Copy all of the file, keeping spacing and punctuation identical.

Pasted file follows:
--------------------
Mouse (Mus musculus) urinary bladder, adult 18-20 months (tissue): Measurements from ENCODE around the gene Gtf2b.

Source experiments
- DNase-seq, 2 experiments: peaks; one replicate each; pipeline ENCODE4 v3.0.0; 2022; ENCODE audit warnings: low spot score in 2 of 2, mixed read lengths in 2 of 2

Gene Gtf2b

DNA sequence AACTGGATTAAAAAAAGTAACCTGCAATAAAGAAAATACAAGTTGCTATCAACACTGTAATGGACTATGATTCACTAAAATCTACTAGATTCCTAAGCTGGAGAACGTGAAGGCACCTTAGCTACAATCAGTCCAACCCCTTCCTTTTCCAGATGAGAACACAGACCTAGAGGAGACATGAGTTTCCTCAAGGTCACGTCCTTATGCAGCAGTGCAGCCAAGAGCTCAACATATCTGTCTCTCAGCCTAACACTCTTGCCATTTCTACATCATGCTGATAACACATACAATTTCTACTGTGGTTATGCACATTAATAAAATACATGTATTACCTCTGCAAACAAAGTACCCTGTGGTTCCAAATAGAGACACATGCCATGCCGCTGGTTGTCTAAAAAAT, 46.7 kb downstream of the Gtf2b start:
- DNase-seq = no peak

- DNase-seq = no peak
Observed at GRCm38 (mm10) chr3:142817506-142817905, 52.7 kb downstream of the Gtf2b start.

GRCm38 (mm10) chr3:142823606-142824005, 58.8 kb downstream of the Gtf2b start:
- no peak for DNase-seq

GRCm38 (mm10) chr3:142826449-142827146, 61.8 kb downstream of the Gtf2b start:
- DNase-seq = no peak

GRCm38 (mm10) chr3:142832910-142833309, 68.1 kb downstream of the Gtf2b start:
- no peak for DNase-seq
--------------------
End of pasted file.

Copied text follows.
Mouse (Mus musculus) urinary bladder, adult 18-20 months (tissue): Measurements from ENCODE around the gene Gtf2b.

Source experiments
- DNase-seq, 2 experiments: peaks; one replicate each; pipeline ENCODE4 v3.0.0; 2022; ENCODE audit warnings: low spot score in 2 of 2, mixed read lengths in 2 of 2

Gene Gtf2b

DNA sequence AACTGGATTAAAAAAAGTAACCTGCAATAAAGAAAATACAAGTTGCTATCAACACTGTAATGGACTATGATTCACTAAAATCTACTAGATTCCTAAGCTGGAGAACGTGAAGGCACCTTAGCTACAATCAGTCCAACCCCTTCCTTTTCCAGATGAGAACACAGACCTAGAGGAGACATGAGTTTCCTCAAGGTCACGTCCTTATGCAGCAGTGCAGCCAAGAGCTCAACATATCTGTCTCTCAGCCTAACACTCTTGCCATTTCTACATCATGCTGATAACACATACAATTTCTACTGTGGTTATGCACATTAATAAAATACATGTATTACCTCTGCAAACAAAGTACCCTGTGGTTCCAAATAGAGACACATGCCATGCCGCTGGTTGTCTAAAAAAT, 46.7 kb downstream of the Gtf2b start:
- DNase-seq = no peak

- DNase-seq = no peak
Observed at GRCm38 (mm10) chr3:142817506-142817905, 52.7 kb downstream of the Gtf2b start.

GRCm38 (mm10) chr3:142823606-142824005, 58.8 kb downstream of the Gtf2b start:
- no peak for DNase-seq

GRCm38 (mm10) chr3:142826449-142827146, 61.8 kb downstream of the Gtf2b start:
- DNase-seq = no peak

GRCm38 (mm10) chr3:142832910-142833309, 68.1 kb downstream of the Gtf2b start:
- no peak for DNase-seq